||It has been suggested that this article be merged with Government budget deficit. (Discuss) Proposed since December 2011.|
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A government budget is a document plan of public revenue and expenditure that is often passed by the legislature, approved by the chief executive-or president and presented by the Finance Minister to the nation. The budget is also known as the Annual Financial Statement of the country. This document estimates the anticipated government revenues and government expenditures for the ensuing (current) financial year. For example, only certain types of revenue may be imposed and collected. Property tax is frequently the basis for municipal and county revenues, while sales tax and/or income tax are the basis for state revenues, and income tax and corporate tax are the basis for national revenues.
Government Budgets are of three types:
- Balanced budget: when the government revenue as expenditure are equal.
- Surplus Budget: when anticipated revenues exceed expenditure.
- Deficit Budget: when anticipated expenditure is greater than revenues.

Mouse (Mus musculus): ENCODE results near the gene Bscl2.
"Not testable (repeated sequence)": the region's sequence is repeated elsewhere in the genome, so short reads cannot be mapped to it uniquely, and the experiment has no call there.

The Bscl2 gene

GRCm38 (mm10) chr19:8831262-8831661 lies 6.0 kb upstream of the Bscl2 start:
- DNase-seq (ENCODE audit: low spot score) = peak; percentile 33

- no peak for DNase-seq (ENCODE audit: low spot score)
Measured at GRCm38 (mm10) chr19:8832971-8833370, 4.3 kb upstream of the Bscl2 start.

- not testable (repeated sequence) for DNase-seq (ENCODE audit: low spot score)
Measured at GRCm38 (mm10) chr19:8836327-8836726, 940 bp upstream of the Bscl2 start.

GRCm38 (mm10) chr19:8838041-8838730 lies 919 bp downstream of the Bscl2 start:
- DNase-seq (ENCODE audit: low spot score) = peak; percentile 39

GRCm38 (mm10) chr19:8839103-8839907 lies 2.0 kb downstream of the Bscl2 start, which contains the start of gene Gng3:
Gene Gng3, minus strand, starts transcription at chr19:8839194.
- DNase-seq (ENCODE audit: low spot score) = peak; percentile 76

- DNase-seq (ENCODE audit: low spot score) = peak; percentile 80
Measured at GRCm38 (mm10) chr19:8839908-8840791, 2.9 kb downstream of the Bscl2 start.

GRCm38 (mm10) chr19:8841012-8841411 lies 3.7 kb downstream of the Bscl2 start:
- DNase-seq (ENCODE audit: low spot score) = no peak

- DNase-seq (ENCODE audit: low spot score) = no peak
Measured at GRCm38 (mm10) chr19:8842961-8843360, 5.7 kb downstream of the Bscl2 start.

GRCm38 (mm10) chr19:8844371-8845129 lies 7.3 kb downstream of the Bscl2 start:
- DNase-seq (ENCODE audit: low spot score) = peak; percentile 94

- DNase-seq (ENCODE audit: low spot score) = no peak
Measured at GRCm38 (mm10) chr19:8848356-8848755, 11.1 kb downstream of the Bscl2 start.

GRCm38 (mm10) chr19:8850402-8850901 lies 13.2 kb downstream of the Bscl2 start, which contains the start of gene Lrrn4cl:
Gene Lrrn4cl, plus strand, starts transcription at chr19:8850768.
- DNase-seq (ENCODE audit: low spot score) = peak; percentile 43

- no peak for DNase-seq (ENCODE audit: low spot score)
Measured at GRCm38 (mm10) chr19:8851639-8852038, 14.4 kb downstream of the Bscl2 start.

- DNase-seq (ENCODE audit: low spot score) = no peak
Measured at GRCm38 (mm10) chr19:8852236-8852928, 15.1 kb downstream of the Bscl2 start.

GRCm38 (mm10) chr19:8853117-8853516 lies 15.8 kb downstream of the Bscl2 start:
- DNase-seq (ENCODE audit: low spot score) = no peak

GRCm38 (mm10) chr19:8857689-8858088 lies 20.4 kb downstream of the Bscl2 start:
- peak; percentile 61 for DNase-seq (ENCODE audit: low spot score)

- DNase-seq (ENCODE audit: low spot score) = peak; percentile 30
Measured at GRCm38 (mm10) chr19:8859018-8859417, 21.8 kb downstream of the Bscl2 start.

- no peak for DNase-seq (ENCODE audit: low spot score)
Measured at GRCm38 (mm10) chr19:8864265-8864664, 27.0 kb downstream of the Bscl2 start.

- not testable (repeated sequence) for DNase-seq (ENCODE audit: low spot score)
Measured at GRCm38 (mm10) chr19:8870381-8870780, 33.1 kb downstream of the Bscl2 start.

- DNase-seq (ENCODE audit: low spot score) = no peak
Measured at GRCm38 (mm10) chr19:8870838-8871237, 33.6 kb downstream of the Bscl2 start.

The two basic elements of any budget are the revenues and expenses. In the case of the government, revenues are derived primarily from taxes. Government expenses include spending on current goods and services, which economists call government consumption; government investment expenditures such as infrastructure investment or research expenditure; and transfer payments like unemployment or retirement benefits.
Budgets have an economic, political and technical basis. Unlike a pure economic budget, they are not entirely designed to allocate scarce resources for the best economic use. They also have a political basis wherein different interests push and pull in an attempt to obtain benefits and avoid burdens. The technical element is the forecast of the likely levels of revenues and expenses.
- Public Budgeting and Financial Management, Florida International University, Retrieved November 21, 2013
- Professor L. Randall Wray:Why The Federal Budget Is Not Like a Household Budget
- Budget Deficits and Net Private Saving
- Sectoral Balances in State Budget. By Fred Bethune
- Performance Budgeting: Linking Funding and Results, Marc Robinson (ed.), IMF, 2007
- Fiscal Policy in a Stock-Flow Consistent Model by Wynne Godley and Marc Lavoie
- From Line-item to Program Budgeting, John Kim, Seoul, 2007
- Higgs, Robert (2008). "http://www.econlib.org/library/Enc/GovernmentGrowth.html". In David R. Henderson (ed.). Concise Encyclopedia of Economics (2nd ed.). Indianapolis: Library of Economics and Liberty. ISBN 978-0865976658. OCLC 237794267.
- Seater, John J. (2008). "Government Debt and Deficits". In David R. Henderson (ed.). Concise Encyclopedia of Economics (2nd ed.). Indianapolis: Library of Economics and Liberty. ISBN 978-0865976658. OCLC 237794267.